Era: 1790 - 1830 Cultural background: English Collection: Mitchell Library, State Library NSW Theme:Clothing Exploration Settlement
Matthew Flinders Bicorn Hat, c. 1800. Courtesy State Library of New South Wales
Mitchell Library: State Library of New South Wales, Sydney, Australia.
Bicorn or cocked hat.
Bicorn or cocked hat that belonged to Matthew Flinders circa 1800. Black velour bicorn hat trimmed with black braid on upper edges, and with leather cockade. 32 cm high x c. 45 cm at widest
Matthew Flinders was born at Donington, Lincolnshire, on 16 March 1774. In 1789 he entered the Royal Navy and two years later joined HMS Providence as a midshipman, serving under William Bligh on his second ‘breadfruit voyage’ to Tahiti. After his return to England in 1793, he took part in the naval battle of the Glorious First of June 1794 on HMS Bellerophon. The following year he sailed for New South Wales on HMS Reliance. Also on board, as surgeon, was George Bass. Shortly after arriving in Sydney the two men explored Botany Bay and the Georges River in a small open boat called the Tom Thumb. In 1796 Flinders visited Norfolk Island in the Reliance and on his return made a second survey of the south coast with Bass in another open boat also called the Tom Thumb, this time reaching Lake Illawarra.
Flinders’ next voyage was to Capetown in the Reliance in order to bring back livestock for the colony. In 1798, by then a lieutenant, he accompanied the schooner Francis south to the Furneaux Islands to salvage cargo from the wrecked merchant ship Sydney Cove. During the voyage he carried out valuable survey work among the islands. After another visit to Norfolk Island he was given command of the sloop Norfolk with orders to discover whether a strait existed separating Van Diemen’s Land (Tasmania) from the mainland. In company with Bass, Flinders sailed in October 1798, passed through Bass Strait and circumnavigated Van Diemen’s Land thus proving it to be an island.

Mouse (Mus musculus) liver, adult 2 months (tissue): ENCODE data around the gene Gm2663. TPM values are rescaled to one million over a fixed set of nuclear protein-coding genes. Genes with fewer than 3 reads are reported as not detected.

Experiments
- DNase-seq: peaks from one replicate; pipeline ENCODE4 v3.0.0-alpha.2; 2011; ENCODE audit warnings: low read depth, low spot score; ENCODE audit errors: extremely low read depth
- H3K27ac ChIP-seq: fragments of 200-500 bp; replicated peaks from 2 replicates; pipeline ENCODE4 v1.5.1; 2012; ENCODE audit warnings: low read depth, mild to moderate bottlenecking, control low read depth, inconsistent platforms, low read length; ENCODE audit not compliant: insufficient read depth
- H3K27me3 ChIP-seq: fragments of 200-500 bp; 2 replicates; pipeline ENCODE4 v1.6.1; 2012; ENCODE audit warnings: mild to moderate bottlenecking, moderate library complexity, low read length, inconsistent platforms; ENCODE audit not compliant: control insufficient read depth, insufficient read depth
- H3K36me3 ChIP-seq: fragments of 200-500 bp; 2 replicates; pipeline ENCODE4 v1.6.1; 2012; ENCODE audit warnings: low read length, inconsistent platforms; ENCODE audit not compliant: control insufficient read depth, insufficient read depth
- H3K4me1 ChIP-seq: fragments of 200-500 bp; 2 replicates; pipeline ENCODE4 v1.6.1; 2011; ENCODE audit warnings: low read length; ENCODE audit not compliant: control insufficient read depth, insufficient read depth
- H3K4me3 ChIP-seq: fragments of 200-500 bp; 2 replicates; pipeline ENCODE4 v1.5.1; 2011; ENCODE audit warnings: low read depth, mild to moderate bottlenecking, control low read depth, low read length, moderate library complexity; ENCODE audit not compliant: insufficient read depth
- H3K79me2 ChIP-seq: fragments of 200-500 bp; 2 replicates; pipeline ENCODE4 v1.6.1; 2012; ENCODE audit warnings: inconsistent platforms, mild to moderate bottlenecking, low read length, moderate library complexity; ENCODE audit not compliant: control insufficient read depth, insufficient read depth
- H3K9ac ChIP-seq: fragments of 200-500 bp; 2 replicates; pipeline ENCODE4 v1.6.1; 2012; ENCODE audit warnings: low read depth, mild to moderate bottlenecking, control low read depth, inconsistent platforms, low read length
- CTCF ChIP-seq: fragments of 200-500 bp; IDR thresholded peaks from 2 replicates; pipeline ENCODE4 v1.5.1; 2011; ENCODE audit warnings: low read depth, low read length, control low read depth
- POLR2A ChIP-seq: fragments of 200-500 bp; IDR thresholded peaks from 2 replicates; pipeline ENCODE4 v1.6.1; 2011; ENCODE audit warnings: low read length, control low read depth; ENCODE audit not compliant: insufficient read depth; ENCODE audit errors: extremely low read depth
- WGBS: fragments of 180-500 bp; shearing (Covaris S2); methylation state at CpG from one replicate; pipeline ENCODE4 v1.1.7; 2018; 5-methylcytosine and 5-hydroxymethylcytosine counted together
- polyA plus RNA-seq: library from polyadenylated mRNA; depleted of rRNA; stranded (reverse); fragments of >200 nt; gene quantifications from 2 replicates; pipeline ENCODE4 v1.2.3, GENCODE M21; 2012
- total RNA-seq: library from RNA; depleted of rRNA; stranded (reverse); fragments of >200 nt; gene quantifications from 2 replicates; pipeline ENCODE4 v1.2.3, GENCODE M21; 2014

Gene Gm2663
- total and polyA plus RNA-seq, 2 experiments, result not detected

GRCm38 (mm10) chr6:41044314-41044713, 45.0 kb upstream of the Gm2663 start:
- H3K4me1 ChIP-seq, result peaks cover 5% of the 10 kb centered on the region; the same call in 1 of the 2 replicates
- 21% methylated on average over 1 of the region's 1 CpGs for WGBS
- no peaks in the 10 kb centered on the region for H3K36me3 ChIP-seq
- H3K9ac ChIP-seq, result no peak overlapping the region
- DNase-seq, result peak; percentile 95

Watercolour of Matthew Flinders, c. 1800. Courtesy State Library of New South Wales
The next year he took the Norfolk northward to explore Glass House Bay (Moreton Bay) and Hervey Bay in the hope of finding large rivers by means of which the interior could be penetrated. He was unsuccessful in this and in 1800 returned to England in the Reliance where he published Observations on the coasts of Van Diemen’s Land, on Bass’s Strait and its islands, and on part of the coast of New South Wales. He came to the attention of Sir Joseph Banks who backed his plan to survey the entire Australian coastline with the result that in January 1801 he was promoted to the rank of commander and given command of HMS Investigator.